Speaking at The Buy to Let Market Forum in Manchester Mark Long, director of research agency BDRC Continental, said 41% of landlords surveyed chose a lender based on advice from their broker.
This compared to 36% who chose a lender with the lowest rate while 26% went with a lender based on past experiences.
The survey’s aim was to find out how it felt to be a landlord in the recovering market and what made the buy-to-let borrower tick.
It identified that the “tipping point” to becoming a professional landlord, able to make a full-time living from property investment, came when a portfolio consisted of 11 or more properties.
Of those surveyed, 16% said they had increased their portfolios in the last three months and the average acquisition was 2 properties.
When landlords were asked if they intended to increase their portfolios over the coming three months this figure increased to 18%.
It rose again to 22% and 27% for landlords expecting purchase buy-to-let properties over the next six and 12 months respectively.
Long said: “Larger landlords are likely to be the most acquisitive this year and will engage more with lenders than smaller landlords who are expected to remain slightly more cautious.”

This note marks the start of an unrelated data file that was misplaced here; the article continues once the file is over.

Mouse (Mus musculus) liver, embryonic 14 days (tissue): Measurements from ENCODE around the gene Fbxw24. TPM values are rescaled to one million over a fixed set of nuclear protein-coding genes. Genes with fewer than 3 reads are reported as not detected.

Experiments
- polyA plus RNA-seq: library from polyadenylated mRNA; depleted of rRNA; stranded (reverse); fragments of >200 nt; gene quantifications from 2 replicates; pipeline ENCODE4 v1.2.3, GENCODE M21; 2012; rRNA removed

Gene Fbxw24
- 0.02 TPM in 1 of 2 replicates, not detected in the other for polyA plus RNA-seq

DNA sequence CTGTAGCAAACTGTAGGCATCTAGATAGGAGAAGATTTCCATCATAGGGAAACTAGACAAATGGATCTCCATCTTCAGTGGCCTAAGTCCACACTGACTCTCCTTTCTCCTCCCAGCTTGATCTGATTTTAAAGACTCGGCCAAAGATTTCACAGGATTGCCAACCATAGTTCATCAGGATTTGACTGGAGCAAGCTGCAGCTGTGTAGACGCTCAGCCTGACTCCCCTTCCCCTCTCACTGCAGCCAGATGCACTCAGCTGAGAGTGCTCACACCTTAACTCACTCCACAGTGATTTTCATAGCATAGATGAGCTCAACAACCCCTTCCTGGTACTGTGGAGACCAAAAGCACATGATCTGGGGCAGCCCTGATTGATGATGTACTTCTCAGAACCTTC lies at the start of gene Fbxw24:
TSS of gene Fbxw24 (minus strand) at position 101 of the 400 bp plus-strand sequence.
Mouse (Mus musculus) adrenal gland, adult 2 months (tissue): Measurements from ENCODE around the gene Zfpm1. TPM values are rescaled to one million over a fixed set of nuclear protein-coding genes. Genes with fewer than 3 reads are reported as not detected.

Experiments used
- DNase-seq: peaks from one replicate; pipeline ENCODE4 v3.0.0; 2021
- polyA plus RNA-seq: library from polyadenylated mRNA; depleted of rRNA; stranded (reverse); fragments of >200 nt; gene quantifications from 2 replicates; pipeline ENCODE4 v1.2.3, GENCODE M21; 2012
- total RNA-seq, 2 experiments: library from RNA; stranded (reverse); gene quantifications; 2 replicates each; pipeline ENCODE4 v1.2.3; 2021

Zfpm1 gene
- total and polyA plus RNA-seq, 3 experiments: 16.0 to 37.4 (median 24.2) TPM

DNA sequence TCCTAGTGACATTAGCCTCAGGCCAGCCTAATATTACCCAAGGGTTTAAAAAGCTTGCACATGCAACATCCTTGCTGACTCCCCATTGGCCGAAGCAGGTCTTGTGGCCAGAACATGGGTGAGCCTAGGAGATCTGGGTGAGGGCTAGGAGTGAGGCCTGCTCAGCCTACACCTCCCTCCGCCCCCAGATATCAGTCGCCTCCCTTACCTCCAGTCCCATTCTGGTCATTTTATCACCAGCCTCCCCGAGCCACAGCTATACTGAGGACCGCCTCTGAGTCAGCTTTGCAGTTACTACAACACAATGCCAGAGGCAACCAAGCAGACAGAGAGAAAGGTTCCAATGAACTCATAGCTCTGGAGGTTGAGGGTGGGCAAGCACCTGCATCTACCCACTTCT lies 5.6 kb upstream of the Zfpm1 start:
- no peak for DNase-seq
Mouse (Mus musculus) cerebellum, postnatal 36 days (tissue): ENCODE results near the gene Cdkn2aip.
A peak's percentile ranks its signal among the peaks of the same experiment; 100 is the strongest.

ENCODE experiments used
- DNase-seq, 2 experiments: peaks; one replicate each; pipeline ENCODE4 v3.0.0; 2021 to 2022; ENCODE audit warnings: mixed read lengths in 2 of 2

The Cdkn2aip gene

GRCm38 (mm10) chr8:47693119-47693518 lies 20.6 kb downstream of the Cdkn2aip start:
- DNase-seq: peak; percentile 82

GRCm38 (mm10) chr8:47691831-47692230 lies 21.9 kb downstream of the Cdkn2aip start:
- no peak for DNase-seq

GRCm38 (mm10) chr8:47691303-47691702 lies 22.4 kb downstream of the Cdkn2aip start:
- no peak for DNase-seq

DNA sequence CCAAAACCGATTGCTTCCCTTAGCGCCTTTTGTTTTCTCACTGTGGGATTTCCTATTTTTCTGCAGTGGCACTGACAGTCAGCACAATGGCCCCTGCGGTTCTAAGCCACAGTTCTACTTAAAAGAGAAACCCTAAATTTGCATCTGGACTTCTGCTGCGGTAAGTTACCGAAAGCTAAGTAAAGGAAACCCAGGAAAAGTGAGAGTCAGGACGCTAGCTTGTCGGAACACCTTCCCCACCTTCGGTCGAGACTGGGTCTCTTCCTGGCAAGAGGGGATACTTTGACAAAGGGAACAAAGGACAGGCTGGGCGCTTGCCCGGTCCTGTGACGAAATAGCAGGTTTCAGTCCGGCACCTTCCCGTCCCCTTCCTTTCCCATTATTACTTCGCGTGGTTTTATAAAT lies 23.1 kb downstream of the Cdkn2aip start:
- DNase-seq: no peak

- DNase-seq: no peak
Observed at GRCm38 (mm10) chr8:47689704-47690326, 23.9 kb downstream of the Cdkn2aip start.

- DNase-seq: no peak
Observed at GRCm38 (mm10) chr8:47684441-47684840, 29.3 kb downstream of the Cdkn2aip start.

And the findings uncovered a growing segment of mortgage-free landlords who are turning away from the stock market and choosing to invest in property.
Long said this is more likely to be landlords who own one property – just under 50% responded to say they did not have a mortgage.
But 15% of the largest landlords also reported their portfolio was unencumbered.
“We are seeing an emergent new breed of investor coming into this segment of the market,” said Long.
“They are backed by previously invested funds. There is an active decision being made to uncouple from the stock market and plough into bricks and mortar.
“This is a very strong growing trend which we have observed over the last two or three years.”